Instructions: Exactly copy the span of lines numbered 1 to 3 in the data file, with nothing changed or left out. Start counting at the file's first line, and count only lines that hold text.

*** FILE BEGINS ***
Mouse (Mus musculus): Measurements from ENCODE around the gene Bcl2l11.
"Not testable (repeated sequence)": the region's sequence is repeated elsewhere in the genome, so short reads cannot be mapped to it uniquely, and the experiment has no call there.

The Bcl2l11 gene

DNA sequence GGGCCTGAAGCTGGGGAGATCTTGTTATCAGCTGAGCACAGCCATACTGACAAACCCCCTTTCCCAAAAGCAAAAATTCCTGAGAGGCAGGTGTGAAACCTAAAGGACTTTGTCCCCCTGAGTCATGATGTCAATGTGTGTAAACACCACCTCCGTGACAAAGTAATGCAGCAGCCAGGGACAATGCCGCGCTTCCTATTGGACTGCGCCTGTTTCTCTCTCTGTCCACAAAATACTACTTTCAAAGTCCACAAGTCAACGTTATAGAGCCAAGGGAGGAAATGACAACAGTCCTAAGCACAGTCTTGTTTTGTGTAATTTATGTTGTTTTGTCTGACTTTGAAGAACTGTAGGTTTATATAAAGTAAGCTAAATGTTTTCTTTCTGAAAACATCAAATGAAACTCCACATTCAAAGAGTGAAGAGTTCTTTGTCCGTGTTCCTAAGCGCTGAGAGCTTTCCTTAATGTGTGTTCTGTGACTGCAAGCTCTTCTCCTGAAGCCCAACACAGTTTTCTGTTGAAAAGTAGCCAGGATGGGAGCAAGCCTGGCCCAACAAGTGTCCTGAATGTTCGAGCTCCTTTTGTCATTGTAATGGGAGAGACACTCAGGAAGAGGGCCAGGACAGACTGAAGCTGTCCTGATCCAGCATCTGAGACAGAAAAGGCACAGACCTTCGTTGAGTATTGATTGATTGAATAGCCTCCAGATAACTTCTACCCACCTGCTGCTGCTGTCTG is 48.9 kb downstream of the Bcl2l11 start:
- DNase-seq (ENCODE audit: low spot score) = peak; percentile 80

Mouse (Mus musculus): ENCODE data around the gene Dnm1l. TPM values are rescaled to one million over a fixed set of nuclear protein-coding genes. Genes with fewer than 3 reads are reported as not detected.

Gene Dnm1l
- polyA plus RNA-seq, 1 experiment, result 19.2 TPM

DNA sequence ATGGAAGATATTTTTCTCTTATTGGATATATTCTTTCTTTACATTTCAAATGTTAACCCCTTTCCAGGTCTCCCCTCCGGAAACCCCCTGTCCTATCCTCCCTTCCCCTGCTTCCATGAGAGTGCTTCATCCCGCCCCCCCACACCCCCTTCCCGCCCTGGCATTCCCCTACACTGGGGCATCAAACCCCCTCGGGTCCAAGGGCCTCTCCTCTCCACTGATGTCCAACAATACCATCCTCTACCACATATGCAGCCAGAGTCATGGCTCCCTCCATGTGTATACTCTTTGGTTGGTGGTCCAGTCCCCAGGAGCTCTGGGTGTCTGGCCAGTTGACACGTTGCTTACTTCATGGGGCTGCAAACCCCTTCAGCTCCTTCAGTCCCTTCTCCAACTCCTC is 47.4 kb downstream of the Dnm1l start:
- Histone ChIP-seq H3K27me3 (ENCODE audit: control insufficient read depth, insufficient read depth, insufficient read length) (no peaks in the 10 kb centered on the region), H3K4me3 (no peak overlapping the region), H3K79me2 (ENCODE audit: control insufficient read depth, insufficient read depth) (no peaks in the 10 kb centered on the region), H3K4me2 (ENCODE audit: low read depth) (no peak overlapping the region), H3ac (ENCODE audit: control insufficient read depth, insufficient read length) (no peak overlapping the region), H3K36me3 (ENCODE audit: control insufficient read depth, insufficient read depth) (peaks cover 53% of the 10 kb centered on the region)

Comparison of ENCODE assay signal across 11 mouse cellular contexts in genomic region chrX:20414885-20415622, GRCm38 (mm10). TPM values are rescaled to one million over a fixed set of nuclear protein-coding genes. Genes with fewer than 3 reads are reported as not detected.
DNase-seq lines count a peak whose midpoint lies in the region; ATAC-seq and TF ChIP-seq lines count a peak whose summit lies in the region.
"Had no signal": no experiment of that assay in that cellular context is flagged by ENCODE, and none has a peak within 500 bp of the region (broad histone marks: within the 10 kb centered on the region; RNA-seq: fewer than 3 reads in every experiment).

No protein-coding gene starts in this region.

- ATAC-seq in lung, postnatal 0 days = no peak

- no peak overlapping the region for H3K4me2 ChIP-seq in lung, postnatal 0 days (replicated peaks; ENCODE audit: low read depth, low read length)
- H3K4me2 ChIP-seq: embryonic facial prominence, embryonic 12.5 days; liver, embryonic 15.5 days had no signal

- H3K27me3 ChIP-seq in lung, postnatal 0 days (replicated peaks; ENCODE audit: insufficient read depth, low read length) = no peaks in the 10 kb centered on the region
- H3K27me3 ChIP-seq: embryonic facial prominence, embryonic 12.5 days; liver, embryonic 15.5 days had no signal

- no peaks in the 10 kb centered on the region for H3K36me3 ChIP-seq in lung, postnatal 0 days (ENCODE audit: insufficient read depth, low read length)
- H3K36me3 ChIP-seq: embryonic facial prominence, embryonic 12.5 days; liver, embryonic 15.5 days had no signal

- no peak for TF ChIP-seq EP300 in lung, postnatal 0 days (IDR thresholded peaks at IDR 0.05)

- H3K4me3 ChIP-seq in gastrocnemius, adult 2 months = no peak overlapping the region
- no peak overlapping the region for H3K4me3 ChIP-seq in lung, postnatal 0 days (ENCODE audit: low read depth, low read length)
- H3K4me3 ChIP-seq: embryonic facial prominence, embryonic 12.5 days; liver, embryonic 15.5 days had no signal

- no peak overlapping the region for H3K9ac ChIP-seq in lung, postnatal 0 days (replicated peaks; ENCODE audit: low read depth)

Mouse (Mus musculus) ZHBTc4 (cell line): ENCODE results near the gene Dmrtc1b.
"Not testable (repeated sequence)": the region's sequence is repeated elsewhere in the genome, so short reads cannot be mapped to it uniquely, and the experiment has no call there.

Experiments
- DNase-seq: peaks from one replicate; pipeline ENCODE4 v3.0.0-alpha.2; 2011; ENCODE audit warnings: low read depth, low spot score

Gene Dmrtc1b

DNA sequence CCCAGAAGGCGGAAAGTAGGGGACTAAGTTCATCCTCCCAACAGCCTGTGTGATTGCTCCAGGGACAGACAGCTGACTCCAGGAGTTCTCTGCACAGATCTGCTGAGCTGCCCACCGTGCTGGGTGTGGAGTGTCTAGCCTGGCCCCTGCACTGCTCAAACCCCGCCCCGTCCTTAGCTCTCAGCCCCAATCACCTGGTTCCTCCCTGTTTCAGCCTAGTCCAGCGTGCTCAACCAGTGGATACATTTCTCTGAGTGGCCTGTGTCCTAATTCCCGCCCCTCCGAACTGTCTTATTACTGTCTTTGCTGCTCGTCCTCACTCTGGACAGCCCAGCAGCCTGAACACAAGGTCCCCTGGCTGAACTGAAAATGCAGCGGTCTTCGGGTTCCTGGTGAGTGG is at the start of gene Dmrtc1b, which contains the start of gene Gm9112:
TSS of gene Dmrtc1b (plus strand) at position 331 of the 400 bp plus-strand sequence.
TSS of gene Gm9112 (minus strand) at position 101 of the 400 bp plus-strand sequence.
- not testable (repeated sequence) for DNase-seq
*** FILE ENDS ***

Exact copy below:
Mouse (Mus musculus): Measurements from ENCODE around the gene Bcl2l11.
"Not testable (repeated sequence)": the region's sequence is repeated elsewhere in the genome, so short reads cannot be mapped to it uniquely, and the experiment has no call there.

The Bcl2l11 gene